I blogged here some weeks ago about my encounters with corpsmen in Vietnam. I explained that “these men were not Marines but enlisted men in the US Navy. I knew that other services have medics on the battlefield—they’re called field medics or combat medics—but I learned that the Marine Corps does not. Navy corpsmen fill this role.
“Over the years in Vietnam, I learned more about corpsmen. They are officially referred to as US Navy Hospital Corpsmen. My understanding is that there are no officer corpsmen. All are enlisted. Because of the urgent work they do, corpsmen are the most decorated rating of all branches of the service. And the US Navy has named fourteen of its ships after corpsmen.”
What prompted my reflections on corpsmen was meeting one some months ago at a gathering celebrating Vietnam veterans. When one of my fellow vets introduced himself as Doc Noah, I knew immediately that he had been a corpsman—all corpsmen are called “Doc.” A few weeks later, he came across my review of J.M. Graham’s Arizona Moon (you can read the review at http://www.washingtonindependentreviewofbooks.com/bookreview/arizona-moon-a-novel-of-vietnam). Graham was also a corpsman, and Doc Noah remembered him. He asked me if I knew how he could get in touch with Graham. I contacted the publisher and asked that Noah’s email address be sent to Graham, but Noah never heard from him.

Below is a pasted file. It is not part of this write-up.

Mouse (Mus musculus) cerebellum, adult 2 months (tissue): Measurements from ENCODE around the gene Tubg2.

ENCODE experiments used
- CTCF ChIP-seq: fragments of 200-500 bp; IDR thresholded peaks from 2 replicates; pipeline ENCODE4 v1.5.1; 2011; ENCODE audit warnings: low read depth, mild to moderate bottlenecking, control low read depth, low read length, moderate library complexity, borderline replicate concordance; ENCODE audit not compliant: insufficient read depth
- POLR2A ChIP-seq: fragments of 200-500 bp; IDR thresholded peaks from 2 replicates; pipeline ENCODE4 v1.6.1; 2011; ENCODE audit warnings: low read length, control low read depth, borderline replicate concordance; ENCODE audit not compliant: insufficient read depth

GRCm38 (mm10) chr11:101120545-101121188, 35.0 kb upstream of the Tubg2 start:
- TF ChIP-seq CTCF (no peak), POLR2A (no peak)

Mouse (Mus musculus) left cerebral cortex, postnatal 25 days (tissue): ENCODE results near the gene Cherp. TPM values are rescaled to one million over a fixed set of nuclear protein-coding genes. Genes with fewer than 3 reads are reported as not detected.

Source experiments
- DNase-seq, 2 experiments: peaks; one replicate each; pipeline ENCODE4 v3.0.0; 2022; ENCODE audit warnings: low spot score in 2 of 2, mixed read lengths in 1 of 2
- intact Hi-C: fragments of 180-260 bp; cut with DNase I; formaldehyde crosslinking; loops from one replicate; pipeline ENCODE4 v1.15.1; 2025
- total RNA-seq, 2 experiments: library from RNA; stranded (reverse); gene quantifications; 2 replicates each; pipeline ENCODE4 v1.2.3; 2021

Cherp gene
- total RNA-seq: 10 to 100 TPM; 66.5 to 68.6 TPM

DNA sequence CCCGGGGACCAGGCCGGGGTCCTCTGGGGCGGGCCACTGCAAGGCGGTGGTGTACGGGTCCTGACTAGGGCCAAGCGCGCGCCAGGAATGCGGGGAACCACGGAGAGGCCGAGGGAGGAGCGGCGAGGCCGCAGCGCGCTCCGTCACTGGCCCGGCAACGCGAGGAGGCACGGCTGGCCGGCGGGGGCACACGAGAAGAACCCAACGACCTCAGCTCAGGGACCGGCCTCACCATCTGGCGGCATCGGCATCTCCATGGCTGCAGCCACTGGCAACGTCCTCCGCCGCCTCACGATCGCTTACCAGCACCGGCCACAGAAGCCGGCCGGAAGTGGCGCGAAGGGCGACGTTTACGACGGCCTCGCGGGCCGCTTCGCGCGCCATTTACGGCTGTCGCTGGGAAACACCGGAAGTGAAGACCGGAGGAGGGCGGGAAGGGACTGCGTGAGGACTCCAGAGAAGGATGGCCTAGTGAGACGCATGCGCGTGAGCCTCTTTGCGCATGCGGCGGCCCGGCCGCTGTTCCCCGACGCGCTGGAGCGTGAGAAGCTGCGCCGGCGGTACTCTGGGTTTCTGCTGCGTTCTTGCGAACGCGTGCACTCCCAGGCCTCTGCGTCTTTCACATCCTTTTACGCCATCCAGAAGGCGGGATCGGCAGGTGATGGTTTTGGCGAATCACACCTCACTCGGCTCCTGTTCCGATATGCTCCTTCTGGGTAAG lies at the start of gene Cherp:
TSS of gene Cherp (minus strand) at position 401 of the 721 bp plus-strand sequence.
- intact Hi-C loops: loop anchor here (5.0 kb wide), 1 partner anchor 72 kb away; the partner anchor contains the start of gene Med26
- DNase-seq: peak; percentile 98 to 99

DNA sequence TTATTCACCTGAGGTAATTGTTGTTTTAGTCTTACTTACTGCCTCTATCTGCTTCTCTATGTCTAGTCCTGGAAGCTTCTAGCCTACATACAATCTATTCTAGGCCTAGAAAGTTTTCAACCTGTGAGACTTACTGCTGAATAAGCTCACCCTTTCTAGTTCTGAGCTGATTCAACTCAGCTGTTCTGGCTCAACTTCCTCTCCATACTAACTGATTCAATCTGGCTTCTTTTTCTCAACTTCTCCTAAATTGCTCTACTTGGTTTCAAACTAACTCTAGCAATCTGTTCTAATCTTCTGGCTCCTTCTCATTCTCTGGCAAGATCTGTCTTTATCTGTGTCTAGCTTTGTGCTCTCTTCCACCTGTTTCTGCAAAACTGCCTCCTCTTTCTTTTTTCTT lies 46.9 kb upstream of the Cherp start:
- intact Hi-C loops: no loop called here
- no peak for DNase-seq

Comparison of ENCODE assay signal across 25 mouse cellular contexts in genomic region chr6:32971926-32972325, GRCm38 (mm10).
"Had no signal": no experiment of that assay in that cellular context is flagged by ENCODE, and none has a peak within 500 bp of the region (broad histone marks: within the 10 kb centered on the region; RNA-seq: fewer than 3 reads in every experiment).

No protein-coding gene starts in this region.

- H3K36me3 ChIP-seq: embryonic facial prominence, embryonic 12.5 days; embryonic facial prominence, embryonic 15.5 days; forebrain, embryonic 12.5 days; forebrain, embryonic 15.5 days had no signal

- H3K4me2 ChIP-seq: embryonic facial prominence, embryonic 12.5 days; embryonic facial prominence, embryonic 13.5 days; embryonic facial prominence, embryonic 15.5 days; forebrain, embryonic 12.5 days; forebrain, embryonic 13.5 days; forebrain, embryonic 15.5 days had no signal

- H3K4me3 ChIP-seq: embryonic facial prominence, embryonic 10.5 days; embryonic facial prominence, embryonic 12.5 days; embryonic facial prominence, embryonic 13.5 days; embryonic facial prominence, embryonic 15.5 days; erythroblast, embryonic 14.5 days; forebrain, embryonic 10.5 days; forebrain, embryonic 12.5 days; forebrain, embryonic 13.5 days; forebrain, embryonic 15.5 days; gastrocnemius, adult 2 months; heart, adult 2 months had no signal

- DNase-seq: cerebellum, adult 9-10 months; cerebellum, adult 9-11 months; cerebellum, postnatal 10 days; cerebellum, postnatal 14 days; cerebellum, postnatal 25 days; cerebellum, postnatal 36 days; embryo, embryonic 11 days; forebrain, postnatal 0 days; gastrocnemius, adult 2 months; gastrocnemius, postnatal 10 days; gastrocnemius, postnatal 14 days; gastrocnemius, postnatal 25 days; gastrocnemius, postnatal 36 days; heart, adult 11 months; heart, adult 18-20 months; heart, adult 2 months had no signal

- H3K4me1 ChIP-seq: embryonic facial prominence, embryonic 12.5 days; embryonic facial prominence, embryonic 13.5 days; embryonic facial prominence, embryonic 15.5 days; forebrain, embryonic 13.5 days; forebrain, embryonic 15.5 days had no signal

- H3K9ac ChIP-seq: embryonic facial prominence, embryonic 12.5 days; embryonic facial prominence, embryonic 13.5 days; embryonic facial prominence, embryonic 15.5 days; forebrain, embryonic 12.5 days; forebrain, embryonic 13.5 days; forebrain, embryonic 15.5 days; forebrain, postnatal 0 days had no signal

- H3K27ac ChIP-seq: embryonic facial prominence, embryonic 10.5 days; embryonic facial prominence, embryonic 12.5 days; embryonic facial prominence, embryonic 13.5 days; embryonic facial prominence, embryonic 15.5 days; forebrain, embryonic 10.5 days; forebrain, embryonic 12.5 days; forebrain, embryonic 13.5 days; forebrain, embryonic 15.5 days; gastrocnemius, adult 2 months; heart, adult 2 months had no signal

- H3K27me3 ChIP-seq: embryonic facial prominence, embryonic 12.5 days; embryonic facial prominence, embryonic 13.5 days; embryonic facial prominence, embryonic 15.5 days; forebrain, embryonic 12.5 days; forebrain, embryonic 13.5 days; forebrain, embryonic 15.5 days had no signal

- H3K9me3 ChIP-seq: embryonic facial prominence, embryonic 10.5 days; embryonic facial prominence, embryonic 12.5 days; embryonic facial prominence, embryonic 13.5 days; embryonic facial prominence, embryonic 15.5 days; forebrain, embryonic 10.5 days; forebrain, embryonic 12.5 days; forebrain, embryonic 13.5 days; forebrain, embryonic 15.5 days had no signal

Further email exchanges led to Noah recommending the Viti book I blogged about in my last post. Since I felt the urge to write a novel about a corpsman with Post-Traumatic Stress Injury (PTSI), I bought the book. Noah is prominently featured in the story. My comments on the book resulted in Noah putting me in touch with the author, Lucia Viti. She has offered to help me with my research on corpsmen.
I don’t yet know if all this will lead to a new novel. I don’t choose what I write about. The impulse to tell a story takes me over, and I can only find peace by writing down what my imagination dictates. That’s how Last of the Annamese came to be written. It looks like the pattern will play out again.
2 thoughts on “Dr. Tom’s War and Corpsmen: The Backstory”
Arizona Moon, awesome book, I can put you in touch with Graham.
Doc would still like to get in touch with him, so please do let me know how to do it. And, thanks.